“It’s evidence based, tested, proven and combined with the community buy in and as a result we’ve had such a significant take-up.”

JUNIOR FORMATS

Stage 1

Age: Under 11 Pitch length: 16m Players per team: 7 Overs per team: 20 (max) Boundary: 40m Ball size: 125-142g

Stage 2

Age: Under 13 Pitch length: 18m Players per team: 9 Overs per team: 30 (max) Boundary: 45m Ball size: 142g

Stage 3

Age: Under 14-19 Pitch length: 20m Players per team: 11 Overs per team: 40 (max) Boundary: 50m Ball size: 156g (male) 142g (female)

This story Administrator ready to work first appeared on Nanjing Night Net.

Five times earthlings have been hit by falling meteorites

STARGAZER’S DELIGHT: This week is a great time to look to the skies for meteor showers and fireballs. Picture: John Schumack.The cloudy conditions could obscurea stunning astronomical event in the early hours of the morning on Saturday –a meteor shower called the Orionids, which were expected to undergo its peak event on this weekend.
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But even if the weather would not cooperate, Hunter stargazer David Reneke said the Orionids will still be visible over the next few days.

“The golden rule with these things is patience,” Mr Reneke said.

“It’llhappen when you least expect it.”

The night sky for the rest of this month is looking good with no harsh moonlight towash out our after dinner skies.

It’s a great target for the novice telescope owner aswell because it’s just so easy to find stars and star clusters.

“Generally, [the Orionids]is a good shower for beginners with estimates of around 30 meteorsper hour,”Dave Reneke from Australasian Science magazine said.

“As with allshowers, the best time for viewing will be from around midnight until an hour beforesunrise.”

The shower is centred around the constellation Orion.

“From any Aussie backyard justlook for the familiar shape of the ‘Saucepan’ and watch below the three stars thatmake up the bottom of the pan.

Now, just to spice things up a little, there’s a second lesser known shower happeningafterwards.

The Taurids are a long duration meteor shower visible throughout springand peaking during the first week of November.

They have been described as beingbright, slow moving and with the occasional colourful fireball.

So, what exactly are meteor showers?They are the tail ends of comets.

As comets orbit the Sun, they shed an icy, dusty debris stream along the comet’s orbit.

If earth travels through this stream, we see a meteor shower.

Meteor showers arenamed by the constellation from which meteors appear to fall.

“They’re called ‘shooting stars’ but that’s incorrect,” Mr Reneke said. “Stars don’t fall outof the sky, they’re simply small bits of iron rock.”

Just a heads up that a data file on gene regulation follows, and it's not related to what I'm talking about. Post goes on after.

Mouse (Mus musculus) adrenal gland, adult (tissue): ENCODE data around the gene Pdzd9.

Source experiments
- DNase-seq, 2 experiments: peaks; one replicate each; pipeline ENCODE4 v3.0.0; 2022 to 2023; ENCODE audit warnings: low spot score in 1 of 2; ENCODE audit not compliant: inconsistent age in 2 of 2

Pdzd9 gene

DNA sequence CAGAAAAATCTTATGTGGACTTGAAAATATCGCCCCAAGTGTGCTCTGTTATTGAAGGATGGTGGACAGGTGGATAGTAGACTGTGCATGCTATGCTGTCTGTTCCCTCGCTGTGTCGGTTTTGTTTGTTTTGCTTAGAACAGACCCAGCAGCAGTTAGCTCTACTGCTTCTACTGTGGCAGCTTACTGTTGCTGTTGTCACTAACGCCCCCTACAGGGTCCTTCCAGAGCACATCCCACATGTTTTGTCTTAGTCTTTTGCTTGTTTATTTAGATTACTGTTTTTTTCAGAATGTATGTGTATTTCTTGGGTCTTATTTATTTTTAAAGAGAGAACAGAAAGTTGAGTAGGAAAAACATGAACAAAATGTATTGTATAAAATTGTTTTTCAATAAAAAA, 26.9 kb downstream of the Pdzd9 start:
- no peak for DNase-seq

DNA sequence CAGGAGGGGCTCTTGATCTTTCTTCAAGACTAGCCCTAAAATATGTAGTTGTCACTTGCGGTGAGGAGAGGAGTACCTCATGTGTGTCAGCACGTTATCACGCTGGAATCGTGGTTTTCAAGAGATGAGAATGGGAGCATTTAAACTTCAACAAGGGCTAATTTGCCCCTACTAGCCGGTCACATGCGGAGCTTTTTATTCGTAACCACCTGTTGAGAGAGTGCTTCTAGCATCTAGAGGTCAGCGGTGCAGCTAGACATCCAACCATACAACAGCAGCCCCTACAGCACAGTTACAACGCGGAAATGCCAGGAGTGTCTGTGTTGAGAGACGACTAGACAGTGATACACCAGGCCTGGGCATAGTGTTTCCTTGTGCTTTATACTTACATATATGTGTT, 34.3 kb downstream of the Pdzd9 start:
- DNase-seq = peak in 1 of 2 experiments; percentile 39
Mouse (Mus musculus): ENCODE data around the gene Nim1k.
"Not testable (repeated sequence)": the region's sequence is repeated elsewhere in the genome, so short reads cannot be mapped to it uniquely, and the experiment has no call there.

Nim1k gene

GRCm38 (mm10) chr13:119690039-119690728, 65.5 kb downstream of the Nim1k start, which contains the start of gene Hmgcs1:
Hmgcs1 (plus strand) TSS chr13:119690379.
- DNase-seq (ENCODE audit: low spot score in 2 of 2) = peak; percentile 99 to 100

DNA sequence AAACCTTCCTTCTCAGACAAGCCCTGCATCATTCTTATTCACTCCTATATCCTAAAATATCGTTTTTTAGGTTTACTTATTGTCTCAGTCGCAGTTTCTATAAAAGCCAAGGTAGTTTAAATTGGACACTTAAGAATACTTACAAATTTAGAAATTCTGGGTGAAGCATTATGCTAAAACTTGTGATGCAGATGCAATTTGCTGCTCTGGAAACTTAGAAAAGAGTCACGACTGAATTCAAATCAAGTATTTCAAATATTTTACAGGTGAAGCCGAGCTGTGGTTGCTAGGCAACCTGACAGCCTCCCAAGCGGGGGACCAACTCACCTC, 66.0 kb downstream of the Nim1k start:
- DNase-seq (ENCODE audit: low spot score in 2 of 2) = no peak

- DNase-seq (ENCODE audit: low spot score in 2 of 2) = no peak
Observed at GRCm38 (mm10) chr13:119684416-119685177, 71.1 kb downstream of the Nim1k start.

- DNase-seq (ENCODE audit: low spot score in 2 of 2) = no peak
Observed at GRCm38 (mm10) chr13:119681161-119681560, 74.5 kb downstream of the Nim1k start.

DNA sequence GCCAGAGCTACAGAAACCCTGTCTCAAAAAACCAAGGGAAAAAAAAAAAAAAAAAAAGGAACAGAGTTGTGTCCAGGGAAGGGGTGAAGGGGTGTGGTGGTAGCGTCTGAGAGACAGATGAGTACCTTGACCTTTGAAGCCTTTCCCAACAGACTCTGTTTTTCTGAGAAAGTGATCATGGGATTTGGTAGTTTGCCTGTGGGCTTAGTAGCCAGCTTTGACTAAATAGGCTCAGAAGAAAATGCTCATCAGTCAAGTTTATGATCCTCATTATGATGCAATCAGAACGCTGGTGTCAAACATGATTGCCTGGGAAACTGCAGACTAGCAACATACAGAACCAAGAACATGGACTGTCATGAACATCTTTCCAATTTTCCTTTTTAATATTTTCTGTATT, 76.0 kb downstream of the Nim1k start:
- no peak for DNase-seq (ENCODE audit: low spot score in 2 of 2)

Has anyone ever been hit by ameteorite? You bet!

1954: An Alabama housewife was sleeping on her couch whena small meteor that crashed through the roof struck her on the hip.1992: Alarge meteor exploded over the eastern United States with pieces punchinga hole clear through the boot of a woman’s car. Her old and rather run down bombinstantly became a collector’s item and later sold for $200,000June, 1994: Jose Martin of Spain was driving with his wife near Madrid when a 1.4kilogram meteor crashed through his windshield, bent the steering wheel and endedup in the back seat. Martin suffered a broken finger while his wife was uninjured.1860: In Ohio, a horse reportedly died after being struck by a meteor.1911:A dogwas reportedly killed in Egypt.“Being clobbered by a meteor is still an extremely remote possibility,” Mr Reneke said.

Perth racing fans gear up for a new-look Ascot carnival

The good times for Perth racing fans are just a gallop away, and this year’s Ascot racing carnival is shaping up as one of the most prestigious yet.
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Saturday’s meet at WA’s home of racing jumpstarts a series of exciting meets through spring and summer until the Perth Cup – which is back on January 1 – and there’s plenty for racegoers to kick their heels up about, with a new Pavilion Bar and Fashion on the Fields.

For racing enthusiasts, the TABtouch Masters is the big drawcard, featuring three million-dollar, Group 1 races over three consecutive Saturdays from November 25 to December 9 – the Railway Stakes, Winterbottom Stakes and Kingston Town Classic.

Either side of the three-week thoroughbred bonanza are eight Saturday meets featuring quality race days, stand-out social highlights such as Irish Day and Champion Fillies, and of course the Melbourne Cup on November 7.

Local charity Breast Cancer Care WA is bringing its own brand of fashion, food and fun for its annual Spring Day at the Races charity fundraiser on Champion Fillies Day, November 18.

Guests can gorge on canapes and premium beverages for $160 in the air-conditioned comforts a VIP suite on the first floor of the grandstand, where you have access to every amenity you need and won’t miss a moment of the trackside action.

The event was a sell-out last year, so spring into action if you want to nab a ticket.

For more information or to purchase your ticket, click here.

To get the rundown on the Ascot Racing Carnival, click here.

This story Administrator ready to work first appeared on Nanjing Night Net.